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Earlier this month, a colleague from France asked why SUSE Manager doesn’t offer a system locking feature when you choose Salt as the client stack.

This feature is still available if you’re using the traditional SUSE Manager client stack. It allows you to lock the system and prevent any changes like installing or removing packages until the system is unlocked again.

If you can’t lock them in, what about a blackout instead?

At first, thought I’d just tell the colleague to file a feature request to bring this feature to Salt-based systems. But digging a bit deeper, I realized that Salt has a very similar feature built in: The Minion Blackout.

In minion blackout mode, the system will only react to a single command that allows switching the blackout mode off again. That is, unless you explicitly add more commands to a whitelist.

The cool thing is that activating and de-activating the blackout mode is as easy as setting a system parameter, or what Salt calls a Pillar.

Formulas with Forms to the rescue

I figured that this could be the perfect example for demonstrating the power of Formulas with Forms. If you aren’t familiar with Formulas with Forms yet, let me briefly explain what they are doing:

In Salt, you can describe how a system’s configuration should look like with so-called states. States use a simple YAML syntax do describe things like the software packages that should be installed on a system, services that should be running, or users that should exist.

When you combine several of those Salt states, put them into a folder and follow some basic rules and conventions, Salt calls them Formulas. The cool thing about SUSE Manager’s Formulas with Forms is that they expose the parameters users need to set to customize Formulas to a specific system in a nice web form. Or in Salt-speak: Formulas let you edit a system’s Pillar data.

We’ve been shipping a Formula for locale management for a while. And with Manager 3.2 we’ve added more of them, like a Formula for setting up a DNS server and one for managing DHCP. The web forms for working with such complex Formulas have become possible because of the massively improved Formulas with Forms framework in Manager 3.2.

Connecting the dots. Or: A new feature added in 5 minutes

Back to our original problem: The cool thing about the minion blackout feature is that we can actually implement it with a Form that has no Formula attached to it! Remember? It’s activated and de-activated by setting a Pillar to True or False.

So today I gave it a try and implemented a prototype of the “system lock” feature within 5 minutes, just using Formulas with Forms. 🙂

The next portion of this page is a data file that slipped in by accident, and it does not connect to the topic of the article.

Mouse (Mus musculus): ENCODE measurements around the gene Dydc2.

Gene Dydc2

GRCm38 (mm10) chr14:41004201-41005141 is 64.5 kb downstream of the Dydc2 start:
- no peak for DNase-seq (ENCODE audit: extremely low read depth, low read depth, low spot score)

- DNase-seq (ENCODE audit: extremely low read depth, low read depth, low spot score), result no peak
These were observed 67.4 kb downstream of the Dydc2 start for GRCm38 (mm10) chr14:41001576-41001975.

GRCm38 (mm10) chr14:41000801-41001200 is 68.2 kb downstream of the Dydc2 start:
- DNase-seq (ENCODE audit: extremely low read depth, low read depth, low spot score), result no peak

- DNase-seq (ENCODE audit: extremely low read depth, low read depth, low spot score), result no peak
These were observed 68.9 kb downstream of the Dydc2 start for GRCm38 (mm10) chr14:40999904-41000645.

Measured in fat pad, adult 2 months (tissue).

Step 1: The Formula

On my SUSE Manager test system, I created a directory called

blackout

in the

/srv/formula_metadata

directory. In that directory, I created a file called

form.yml

with the following contents:

minion_blackout:
  $name: Put server into blackout (no changes apply)
  $type: boolean

Step 2: There is no step 2!

Believe it or not: Those three lines of YML are really the only thing needed to implement the locking feature. Now my SUSE Manager has a blackout Formula listed in its Formula Catalog.

Formula Catalog

SUSE Manager Formula Catalog

I can now add this Formula to one of my systems (or, via the System Groups feature, to a whole group of systems):

Add Blackout Formula

Add the Blackout Formula

And that’s it: Now I have a nice UI to toggle blackout mode:

Blackout Formula

Blackout Formula

To prove that it’s actually working, activate the blackout mode (don’t forget to save the Form!) and schedule a restart for the system. Your system history should now show a failed action that gives you this error:

"ERROR executing \u0027system.reboot\u0027:
Minion in blackout mode.
Set \u0027minion_blackout\u0027 to False in pillar or grains
to resume operations.
Only saltutil.refresh_pillar allowed in blackout mode."

Uncheck the blackout mode, save again, and now your restart succeeds!

Well, actually, a mini-step 2

There is one more thing to do: As SUSE Manager will try to run the Salt states for the “blackout” Formula, there needs to be a folder

srv/salt/blackout

and in that folder an empty file

init.sls

that you can create with a

touch init.sls

from the command line. Otherwise you won’t be able to apply the Salt highstate (in other words, apply all configuration settings) for a system, regardless whether the blackout flag is set or not.

The usual disclaimers …

I haven’t tested whether this new feature has any side-effects. And while it does work out of the box with SUSE Manager’s re-boot feature, it may not prevent system changes triggered from the Salt command line until you manually sync the Pillars to the system under all circumstances. Although the Salt CLI seems to pick things up immediately:

Salt CLI no blackout

Salt CLI with blackout Pillar set to False

Salt CLI blackout

Salt CLI with blackout Pillar set to True

This is Joachim Werner blogging live from the SUSE headquarters in Nuremberg, where the night has fallen and a lonesome Linux server is now in total blackout.


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Category: Configuration Management, Expert Views, SUSE Manager
This entry was posted Monday, 26 November, 2018 at 6:21 pm
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